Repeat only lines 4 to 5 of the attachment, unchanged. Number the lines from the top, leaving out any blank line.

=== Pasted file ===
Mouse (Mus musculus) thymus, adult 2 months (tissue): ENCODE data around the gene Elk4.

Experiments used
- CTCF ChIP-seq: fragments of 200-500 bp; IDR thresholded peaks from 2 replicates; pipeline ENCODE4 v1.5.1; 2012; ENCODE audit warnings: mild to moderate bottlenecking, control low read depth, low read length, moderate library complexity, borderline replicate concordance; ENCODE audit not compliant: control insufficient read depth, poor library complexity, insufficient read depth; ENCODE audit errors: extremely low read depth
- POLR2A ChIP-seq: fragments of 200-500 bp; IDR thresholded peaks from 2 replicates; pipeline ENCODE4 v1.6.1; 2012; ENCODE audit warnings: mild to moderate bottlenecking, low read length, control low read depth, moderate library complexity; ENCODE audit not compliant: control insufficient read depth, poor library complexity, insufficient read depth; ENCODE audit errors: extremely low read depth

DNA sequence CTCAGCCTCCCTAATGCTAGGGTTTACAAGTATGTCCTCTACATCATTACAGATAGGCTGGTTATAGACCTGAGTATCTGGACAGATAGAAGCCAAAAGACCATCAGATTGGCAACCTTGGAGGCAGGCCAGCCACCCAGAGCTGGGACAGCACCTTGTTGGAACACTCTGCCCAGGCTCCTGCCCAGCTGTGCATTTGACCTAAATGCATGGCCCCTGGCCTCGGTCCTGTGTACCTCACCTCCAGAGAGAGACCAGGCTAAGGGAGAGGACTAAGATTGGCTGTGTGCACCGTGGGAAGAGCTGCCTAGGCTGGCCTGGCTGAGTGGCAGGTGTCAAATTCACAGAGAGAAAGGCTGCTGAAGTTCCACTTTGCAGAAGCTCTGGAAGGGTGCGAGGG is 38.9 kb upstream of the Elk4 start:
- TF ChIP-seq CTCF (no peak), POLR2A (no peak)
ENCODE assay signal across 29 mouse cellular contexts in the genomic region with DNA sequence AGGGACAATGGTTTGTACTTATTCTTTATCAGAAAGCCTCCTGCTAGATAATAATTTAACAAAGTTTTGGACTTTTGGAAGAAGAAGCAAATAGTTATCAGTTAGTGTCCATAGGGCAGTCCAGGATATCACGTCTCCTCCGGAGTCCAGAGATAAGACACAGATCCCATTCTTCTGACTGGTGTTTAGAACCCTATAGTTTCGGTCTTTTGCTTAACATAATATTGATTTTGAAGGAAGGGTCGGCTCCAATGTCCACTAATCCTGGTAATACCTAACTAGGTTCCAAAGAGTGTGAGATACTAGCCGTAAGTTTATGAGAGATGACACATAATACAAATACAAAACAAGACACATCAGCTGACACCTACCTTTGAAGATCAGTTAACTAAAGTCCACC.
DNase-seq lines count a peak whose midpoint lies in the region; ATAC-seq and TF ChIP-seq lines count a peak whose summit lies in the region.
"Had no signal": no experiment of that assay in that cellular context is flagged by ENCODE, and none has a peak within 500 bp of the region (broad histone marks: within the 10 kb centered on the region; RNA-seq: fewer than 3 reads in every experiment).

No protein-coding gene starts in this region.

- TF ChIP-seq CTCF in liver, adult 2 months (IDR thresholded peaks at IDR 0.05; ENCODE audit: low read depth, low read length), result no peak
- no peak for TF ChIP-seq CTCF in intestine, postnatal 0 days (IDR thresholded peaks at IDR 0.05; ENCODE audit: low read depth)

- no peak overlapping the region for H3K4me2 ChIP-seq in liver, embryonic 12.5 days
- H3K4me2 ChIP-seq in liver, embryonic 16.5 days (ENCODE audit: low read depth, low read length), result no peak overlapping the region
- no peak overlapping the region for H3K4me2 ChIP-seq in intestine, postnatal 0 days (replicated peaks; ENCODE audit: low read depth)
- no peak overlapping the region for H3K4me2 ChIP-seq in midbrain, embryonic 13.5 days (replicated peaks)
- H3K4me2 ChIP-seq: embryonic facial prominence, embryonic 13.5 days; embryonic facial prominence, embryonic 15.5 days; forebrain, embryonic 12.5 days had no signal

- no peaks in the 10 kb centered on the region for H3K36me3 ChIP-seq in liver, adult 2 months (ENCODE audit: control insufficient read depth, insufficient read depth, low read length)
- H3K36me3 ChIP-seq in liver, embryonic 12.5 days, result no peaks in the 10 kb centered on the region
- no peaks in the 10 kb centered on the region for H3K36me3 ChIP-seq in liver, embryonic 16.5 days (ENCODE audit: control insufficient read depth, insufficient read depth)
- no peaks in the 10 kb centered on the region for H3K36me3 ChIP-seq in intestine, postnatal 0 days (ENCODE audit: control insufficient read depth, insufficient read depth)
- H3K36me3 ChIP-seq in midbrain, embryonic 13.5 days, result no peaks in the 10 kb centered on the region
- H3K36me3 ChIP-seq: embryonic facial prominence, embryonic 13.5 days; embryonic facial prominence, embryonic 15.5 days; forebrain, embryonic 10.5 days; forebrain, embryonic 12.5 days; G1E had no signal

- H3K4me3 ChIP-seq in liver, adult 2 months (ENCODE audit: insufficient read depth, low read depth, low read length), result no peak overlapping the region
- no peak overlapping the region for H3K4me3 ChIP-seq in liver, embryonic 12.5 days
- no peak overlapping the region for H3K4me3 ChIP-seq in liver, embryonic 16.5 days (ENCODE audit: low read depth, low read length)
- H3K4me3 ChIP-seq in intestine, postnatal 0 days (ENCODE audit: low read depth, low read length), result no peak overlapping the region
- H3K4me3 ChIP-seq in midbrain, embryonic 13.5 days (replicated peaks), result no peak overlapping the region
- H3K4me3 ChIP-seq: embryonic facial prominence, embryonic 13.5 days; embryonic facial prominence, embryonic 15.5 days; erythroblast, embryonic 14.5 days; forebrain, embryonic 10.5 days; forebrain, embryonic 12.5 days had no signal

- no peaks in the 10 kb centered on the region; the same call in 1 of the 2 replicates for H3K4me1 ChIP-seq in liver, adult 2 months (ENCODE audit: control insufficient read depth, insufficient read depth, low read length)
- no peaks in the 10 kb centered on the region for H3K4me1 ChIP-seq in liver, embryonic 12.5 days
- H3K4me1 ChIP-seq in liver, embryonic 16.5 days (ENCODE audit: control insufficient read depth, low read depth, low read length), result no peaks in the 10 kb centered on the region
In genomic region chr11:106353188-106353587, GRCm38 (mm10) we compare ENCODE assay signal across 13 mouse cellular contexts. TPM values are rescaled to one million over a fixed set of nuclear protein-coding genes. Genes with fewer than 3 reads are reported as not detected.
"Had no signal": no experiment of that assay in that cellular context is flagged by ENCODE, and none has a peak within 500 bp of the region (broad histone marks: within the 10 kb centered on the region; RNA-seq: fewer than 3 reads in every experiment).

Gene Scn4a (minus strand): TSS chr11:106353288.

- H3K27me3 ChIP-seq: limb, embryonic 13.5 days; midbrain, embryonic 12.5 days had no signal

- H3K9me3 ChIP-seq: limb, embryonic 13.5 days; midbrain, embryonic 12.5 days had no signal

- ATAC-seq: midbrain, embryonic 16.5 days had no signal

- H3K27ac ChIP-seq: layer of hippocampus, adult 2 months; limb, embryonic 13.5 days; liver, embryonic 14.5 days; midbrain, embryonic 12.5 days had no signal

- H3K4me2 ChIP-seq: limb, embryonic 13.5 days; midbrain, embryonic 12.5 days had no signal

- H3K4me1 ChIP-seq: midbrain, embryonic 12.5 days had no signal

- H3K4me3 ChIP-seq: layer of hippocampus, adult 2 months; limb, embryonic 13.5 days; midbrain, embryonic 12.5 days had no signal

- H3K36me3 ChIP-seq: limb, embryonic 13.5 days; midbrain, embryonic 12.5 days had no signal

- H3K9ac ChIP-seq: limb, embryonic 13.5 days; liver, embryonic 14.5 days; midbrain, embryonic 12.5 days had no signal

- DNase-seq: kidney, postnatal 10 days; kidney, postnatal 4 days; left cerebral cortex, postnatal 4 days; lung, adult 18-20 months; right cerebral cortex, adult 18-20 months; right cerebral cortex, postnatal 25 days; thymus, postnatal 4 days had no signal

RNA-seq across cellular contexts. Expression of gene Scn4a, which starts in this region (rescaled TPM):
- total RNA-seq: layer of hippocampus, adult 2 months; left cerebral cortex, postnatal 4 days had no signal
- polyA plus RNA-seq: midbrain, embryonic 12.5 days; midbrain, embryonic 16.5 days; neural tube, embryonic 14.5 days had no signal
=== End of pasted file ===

- POLR2A ChIP-seq: fragments of 200-500 bp; IDR thresholded peaks from 2 replicates; pipeline ENCODE4 v1.6.1; 2012; ENCODE audit warnings: mild to moderate bottlenecking, low read length, control low read depth, moderate library complexity; ENCODE audit not compliant: control insufficient read depth, poor library complexity, insufficient read depth; ENCODE audit errors: extremely low read depth

DNA sequence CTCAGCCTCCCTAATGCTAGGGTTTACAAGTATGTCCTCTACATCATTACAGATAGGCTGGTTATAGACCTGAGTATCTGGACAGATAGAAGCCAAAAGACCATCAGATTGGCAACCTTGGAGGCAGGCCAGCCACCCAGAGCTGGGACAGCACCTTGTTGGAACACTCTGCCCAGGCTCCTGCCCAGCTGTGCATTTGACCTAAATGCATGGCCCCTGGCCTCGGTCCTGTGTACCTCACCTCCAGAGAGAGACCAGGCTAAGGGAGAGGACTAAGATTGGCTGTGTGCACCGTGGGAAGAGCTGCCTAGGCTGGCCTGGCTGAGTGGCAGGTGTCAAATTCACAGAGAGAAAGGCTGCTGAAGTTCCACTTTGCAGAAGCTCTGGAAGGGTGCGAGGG is 38.9 kb upstream of the Elk4 start: